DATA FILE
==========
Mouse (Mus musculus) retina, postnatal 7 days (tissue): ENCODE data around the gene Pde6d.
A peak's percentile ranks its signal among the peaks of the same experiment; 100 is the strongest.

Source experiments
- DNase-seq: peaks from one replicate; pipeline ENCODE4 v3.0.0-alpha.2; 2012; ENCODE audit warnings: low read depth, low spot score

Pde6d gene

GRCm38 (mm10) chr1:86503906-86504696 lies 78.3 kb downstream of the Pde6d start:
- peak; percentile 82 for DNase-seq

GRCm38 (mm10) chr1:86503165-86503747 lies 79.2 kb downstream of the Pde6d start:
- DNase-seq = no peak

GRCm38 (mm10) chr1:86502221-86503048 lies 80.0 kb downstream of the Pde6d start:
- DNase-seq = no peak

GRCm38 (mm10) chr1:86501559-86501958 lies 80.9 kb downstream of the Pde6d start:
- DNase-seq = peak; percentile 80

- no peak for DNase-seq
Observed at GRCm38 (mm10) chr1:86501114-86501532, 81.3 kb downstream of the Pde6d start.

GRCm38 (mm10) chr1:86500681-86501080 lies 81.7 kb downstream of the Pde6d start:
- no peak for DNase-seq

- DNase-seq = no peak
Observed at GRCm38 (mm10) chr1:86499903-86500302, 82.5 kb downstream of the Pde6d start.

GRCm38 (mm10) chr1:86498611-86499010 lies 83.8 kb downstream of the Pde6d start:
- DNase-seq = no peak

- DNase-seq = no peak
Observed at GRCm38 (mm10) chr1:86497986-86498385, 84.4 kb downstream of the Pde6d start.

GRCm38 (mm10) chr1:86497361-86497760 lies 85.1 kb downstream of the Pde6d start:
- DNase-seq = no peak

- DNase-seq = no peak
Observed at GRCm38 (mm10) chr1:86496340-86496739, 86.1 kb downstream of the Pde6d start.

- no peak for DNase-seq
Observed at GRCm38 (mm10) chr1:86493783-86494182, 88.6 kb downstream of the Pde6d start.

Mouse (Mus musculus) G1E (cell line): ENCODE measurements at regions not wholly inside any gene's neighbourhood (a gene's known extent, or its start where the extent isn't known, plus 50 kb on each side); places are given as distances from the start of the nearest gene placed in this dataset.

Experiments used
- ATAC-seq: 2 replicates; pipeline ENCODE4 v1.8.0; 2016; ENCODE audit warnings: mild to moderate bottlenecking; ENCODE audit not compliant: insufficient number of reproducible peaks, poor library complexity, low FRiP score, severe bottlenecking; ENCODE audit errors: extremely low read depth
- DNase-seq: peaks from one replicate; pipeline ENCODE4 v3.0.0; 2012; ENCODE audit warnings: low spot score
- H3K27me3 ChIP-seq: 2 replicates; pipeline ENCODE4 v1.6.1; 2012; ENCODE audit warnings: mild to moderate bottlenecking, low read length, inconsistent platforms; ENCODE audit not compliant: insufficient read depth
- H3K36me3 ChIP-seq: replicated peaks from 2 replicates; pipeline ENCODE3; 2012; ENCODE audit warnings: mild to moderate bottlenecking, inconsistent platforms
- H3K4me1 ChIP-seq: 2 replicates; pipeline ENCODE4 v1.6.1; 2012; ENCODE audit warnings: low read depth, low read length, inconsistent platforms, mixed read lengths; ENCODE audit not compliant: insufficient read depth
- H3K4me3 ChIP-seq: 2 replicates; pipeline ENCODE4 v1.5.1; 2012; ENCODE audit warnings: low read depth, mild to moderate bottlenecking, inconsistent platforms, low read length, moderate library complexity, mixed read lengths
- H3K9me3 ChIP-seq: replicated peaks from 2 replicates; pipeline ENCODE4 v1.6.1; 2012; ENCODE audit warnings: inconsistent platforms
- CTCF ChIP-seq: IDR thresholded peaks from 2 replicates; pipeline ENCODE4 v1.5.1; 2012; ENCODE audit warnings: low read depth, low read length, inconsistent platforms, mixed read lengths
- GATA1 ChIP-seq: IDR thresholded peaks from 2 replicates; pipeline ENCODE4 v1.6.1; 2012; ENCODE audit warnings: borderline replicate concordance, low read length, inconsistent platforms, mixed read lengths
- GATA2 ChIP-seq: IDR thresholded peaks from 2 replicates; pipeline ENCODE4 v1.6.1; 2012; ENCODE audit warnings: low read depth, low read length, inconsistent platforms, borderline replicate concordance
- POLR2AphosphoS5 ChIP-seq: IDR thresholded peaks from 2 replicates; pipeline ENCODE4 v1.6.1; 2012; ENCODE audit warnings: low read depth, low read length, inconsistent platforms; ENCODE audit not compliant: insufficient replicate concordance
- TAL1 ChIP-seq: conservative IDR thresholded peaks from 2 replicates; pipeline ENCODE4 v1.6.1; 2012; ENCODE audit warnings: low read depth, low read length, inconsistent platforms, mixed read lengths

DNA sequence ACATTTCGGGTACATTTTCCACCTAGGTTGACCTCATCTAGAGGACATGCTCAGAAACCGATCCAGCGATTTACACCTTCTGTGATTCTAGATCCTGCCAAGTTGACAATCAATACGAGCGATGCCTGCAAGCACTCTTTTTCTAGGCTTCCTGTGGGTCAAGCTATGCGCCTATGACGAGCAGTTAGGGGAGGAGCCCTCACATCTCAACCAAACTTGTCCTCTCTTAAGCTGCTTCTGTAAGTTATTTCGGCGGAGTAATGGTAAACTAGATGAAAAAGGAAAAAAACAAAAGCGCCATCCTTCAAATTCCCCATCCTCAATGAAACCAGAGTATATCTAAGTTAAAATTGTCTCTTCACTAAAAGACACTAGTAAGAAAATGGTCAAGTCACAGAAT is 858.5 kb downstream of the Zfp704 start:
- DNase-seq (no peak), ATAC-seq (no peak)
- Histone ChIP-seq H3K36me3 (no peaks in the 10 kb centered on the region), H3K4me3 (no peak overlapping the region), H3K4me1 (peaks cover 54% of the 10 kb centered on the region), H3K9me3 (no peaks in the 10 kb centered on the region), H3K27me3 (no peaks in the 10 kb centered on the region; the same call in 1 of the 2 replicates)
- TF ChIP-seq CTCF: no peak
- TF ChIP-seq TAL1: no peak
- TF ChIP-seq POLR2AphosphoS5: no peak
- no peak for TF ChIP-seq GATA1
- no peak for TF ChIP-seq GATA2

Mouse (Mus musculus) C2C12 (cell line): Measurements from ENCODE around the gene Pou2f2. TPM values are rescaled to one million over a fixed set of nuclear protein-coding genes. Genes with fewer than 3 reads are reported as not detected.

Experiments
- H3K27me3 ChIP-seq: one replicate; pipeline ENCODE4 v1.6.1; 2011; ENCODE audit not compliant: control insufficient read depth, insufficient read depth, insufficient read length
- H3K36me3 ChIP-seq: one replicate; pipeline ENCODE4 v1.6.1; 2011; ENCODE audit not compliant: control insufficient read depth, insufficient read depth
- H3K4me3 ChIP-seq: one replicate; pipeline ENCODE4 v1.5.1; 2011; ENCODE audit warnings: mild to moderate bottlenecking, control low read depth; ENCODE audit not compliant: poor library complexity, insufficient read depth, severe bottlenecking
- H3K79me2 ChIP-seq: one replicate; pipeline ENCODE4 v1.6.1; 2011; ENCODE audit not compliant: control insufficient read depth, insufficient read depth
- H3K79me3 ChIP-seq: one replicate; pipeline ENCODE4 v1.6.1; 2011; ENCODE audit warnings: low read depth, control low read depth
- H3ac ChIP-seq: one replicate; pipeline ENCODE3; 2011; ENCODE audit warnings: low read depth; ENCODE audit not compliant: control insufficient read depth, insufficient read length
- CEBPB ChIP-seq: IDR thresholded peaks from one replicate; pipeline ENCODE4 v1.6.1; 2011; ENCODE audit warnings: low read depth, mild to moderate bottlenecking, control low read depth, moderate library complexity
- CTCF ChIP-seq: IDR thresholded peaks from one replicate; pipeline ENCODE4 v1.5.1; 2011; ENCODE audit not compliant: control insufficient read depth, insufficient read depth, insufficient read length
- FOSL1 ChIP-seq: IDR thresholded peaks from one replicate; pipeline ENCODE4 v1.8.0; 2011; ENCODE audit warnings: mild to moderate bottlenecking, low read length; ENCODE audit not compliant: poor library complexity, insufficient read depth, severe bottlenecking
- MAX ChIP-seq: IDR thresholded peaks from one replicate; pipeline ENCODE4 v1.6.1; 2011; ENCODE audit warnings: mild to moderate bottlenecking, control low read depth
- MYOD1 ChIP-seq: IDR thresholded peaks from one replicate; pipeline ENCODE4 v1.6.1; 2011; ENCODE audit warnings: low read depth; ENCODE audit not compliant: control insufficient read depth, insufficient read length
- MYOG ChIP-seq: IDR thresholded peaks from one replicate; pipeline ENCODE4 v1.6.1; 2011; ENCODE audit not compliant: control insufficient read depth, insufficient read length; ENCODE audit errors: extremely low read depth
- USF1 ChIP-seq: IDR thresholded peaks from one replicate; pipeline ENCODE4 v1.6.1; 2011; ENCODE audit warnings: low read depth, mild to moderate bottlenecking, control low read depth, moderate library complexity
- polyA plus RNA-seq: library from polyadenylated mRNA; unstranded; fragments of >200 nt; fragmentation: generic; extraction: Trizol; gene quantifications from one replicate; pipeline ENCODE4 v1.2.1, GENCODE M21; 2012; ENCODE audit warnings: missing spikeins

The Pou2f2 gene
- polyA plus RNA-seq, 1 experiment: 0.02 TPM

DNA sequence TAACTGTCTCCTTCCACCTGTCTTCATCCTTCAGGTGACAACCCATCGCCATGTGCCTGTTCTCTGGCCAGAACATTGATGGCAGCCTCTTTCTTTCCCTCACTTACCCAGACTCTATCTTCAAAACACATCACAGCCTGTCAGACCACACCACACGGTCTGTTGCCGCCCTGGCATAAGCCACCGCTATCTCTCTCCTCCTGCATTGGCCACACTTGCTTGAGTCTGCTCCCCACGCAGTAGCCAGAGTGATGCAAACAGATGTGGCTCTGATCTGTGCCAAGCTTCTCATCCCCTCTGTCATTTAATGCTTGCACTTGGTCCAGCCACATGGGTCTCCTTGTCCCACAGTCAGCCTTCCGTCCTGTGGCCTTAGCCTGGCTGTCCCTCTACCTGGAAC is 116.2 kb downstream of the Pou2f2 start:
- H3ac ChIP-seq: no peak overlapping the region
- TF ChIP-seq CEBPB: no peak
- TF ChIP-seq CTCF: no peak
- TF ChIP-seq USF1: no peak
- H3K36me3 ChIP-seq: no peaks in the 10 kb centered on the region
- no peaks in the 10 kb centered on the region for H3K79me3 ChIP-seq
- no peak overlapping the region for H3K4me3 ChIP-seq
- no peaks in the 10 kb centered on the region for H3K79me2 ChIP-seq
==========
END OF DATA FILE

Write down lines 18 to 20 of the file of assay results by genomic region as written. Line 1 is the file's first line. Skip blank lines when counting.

- DNase-seq = no peak
Observed at GRCm38 (mm10) chr1:86499903-86500302, 82.5 kb downstream of the Pde6d start.

GRCm38 (mm10) chr1:86498611-86499010 lies 83.8 kb downstream of the Pde6d start: